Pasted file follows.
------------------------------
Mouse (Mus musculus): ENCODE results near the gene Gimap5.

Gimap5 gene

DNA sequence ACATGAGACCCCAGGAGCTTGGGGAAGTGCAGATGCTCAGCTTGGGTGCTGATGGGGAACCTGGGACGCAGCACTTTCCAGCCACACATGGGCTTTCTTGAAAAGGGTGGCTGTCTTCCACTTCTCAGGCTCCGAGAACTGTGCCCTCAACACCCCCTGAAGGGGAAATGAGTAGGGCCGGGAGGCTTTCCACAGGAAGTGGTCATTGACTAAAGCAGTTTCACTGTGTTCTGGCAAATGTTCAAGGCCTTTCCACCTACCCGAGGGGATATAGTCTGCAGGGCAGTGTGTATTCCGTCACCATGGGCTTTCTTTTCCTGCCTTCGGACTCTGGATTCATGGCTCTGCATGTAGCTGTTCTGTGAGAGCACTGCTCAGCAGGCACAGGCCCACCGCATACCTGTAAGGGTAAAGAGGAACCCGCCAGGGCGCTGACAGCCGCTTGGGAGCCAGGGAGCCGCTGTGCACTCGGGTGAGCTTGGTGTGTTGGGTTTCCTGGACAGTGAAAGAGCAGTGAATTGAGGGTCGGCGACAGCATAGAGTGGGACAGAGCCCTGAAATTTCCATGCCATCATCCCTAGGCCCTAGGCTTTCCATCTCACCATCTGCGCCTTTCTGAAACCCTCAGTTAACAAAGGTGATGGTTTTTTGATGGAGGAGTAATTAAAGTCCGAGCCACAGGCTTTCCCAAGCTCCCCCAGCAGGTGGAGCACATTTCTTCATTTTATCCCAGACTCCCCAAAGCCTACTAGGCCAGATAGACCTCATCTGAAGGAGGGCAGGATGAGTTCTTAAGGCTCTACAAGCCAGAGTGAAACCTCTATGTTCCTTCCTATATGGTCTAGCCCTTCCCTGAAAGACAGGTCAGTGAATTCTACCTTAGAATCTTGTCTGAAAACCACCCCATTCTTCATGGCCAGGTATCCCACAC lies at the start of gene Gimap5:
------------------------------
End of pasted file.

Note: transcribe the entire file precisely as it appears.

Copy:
Mouse (Mus musculus): ENCODE results near the gene Gimap5.

Gimap5 gene

DNA sequence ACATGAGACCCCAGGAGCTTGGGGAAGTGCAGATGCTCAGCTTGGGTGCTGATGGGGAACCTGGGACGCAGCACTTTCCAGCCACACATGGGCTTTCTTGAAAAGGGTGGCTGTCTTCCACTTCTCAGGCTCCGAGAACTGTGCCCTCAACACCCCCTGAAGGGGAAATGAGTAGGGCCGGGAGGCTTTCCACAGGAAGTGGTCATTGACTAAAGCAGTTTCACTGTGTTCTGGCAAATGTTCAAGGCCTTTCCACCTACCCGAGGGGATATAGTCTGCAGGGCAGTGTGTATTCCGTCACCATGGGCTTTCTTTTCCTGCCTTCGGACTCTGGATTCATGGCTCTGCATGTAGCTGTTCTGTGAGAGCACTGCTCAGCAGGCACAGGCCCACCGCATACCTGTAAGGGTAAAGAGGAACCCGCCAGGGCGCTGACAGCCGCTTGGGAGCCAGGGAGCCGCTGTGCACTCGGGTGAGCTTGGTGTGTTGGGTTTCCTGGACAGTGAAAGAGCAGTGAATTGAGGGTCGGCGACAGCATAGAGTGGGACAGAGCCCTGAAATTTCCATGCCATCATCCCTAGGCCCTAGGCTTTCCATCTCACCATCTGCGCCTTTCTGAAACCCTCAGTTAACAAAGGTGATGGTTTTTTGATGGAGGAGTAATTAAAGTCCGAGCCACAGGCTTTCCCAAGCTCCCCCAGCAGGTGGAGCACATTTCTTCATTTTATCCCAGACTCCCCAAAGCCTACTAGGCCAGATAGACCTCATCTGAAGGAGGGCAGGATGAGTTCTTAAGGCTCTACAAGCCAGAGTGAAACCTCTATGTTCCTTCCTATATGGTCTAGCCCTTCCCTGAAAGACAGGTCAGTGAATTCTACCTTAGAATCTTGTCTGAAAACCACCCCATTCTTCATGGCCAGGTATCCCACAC lies at the start of gene Gimap5: